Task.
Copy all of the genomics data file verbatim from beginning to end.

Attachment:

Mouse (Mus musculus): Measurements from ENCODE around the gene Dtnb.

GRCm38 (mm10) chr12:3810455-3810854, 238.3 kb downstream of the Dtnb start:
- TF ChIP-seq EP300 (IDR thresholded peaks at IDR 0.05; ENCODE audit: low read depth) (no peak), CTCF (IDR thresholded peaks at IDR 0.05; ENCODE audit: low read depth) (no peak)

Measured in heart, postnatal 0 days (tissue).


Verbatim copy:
Mouse (Mus musculus): Measurements from ENCODE around the gene Dtnb.

GRCm38 (mm10) chr12:3810455-3810854, 238.3 kb downstream of the Dtnb start:
- TF ChIP-seq EP300 (IDR thresholded peaks at IDR 0.05; ENCODE audit: low read depth) (no peak), CTCF (IDR thresholded peaks at IDR 0.05; ENCODE audit: low read depth) (no peak)

Measured in heart, postnatal 0 days (tissue).